Middle-east Arab News Opinion | Asharq Al-awsat

Saudi Arabia: Coffee and Dialogue | ASHARQ AL-AWSAT English Archive 2005 -2017
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Saudi youth at a dialogue cafe. (Asharq Al-Awsat)

Saudi youth at a dialogue cafe. (Asharq Al-Awsat)

Saudi youth at a dialogue cafe. (Asharq Al-Awsat)

Riyadh, Asharq Al-Awsat—Young people around the world often gather to meet at the local coffee shop, and the youth of Saudi Arabia are no different. With this in mind, the King Abdulaziz Center for National Dialogue (KACND) has launched a new project aiming to promote dialogue and debate in the Kingdom’s coffee houses.

The project aims to host KACND events at popular coffee shops in order promote the center and the concepts of dialogue and debate, in addition to providing cafés with publications promoting the culture of dialogue.

KACND has hosted a number of “dialogue cafés” over the past year to engage Saudi Arabia’s youth with current affairs. KACND said the idea of the dialogue cafés was to hold informal monthly gatherings at public places in order to discuss issues concerning the youth, often with a public figure making a presentation and responding to questions.

KACND held a café discussion called “The Poor: A Social Responsibility” earlier this year at the Dialogue Academy for Training and Polls. The director of the Social Security office in Riyadh, Dr. Asma Al-Khamis, as well as social researchers and students, attended the session to debate the issue. Saudi youth who attended the session were able to pose questions to the experts on hand and debate the issues raised during the session among themselves.

Saudi teenager Abdullah Al-Tayash told Asharq Al-Awsat: “Youth represent nearly 60 percent of the population of Saudi Arabia, and so they must have a mutual language of dialogue and understanding that uses all possible means, particularly in light of the unprecedented new media revolution that opens new avenues for communication and dialogue.”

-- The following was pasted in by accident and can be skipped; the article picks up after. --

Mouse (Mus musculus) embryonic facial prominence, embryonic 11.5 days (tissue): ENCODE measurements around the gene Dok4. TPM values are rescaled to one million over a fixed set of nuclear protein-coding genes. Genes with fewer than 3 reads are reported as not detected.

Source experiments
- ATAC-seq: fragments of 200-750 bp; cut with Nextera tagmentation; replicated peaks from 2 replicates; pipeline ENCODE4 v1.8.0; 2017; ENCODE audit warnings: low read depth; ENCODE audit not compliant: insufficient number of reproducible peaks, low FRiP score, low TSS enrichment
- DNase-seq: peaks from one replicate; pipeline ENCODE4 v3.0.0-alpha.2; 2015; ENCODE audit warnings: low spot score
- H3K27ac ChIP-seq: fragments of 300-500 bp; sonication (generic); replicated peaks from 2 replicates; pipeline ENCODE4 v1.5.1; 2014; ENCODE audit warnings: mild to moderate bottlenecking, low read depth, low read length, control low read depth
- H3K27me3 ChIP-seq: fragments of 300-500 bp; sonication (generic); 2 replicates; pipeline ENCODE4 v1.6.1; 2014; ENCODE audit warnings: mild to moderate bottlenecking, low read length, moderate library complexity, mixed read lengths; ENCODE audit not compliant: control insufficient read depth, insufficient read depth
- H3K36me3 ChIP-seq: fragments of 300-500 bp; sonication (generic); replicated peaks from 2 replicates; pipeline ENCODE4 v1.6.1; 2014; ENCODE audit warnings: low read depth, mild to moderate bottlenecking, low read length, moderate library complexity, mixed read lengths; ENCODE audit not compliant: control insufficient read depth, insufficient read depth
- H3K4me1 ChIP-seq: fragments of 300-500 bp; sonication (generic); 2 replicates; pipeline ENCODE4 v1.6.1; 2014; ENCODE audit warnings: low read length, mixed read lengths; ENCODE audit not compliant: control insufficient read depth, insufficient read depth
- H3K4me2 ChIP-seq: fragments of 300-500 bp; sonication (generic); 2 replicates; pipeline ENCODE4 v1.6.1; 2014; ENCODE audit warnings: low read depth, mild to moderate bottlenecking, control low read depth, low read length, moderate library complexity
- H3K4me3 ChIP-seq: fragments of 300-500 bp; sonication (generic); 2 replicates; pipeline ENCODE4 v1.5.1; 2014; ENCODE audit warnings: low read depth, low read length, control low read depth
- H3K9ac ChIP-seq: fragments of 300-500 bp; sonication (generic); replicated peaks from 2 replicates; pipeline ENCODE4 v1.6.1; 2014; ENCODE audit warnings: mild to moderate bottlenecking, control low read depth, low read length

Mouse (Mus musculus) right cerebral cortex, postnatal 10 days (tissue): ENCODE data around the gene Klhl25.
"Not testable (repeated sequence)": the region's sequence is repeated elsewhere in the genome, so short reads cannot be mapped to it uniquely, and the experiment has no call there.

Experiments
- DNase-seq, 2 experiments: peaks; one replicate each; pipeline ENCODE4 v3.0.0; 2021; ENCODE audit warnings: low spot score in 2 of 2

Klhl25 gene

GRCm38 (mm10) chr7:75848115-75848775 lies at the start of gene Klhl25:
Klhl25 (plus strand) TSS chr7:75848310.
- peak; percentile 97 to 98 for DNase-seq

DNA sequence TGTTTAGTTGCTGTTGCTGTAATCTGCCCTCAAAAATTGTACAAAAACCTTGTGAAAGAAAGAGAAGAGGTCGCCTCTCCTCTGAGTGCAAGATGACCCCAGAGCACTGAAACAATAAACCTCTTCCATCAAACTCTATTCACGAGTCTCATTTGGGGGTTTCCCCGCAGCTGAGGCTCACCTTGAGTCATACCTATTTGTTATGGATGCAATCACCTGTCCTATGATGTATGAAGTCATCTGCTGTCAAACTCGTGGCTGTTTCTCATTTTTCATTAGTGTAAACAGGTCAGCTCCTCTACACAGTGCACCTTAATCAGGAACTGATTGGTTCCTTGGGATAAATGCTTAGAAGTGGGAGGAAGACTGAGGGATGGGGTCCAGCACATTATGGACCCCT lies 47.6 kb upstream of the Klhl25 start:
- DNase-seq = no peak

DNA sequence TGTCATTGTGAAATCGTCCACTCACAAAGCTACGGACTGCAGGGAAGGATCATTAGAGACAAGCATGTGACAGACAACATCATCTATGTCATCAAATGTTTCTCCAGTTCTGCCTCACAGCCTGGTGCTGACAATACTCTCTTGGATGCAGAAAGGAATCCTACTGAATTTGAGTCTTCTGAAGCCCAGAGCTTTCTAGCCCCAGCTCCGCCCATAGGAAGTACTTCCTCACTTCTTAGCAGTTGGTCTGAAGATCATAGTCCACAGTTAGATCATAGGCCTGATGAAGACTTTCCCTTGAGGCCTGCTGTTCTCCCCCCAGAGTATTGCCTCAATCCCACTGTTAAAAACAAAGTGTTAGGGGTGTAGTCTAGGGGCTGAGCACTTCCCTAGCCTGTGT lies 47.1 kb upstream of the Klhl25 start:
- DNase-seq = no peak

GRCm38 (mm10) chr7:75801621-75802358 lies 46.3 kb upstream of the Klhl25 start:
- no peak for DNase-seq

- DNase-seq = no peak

He added: “New media has allowed the youth to communicate and discuss many issues and concerns openly and confidently, and we are now asking questions without fear.”

Tayash stressed that coffee shops in Saudi Arabia had always served as a forum for debate, but said the KACND initiative has served to formalize this and allow the youth greater access.

“Coffee shops brew a climate of in-depth and open talks between all sections of society, giving people the opportunity to exchange opinions and put forward realistic analysis of issues. The café dialogues are one of the new and effective methods for such talk, and we hope this will not only help the youth to become more knowledgeable, but also encourage them to search out information and discuss this on their own,” he said.

Tayash likened KACND’s dialogue cafés with the Word Café or Knowledge Café structured conversation process promoted by Charles Savage. He said: “I had the privilege of meeting Dr. Charles Savage—he is the founder of the image of dialogue cafés—and attending one of his workshops promoting the idea of mutual dialogue.”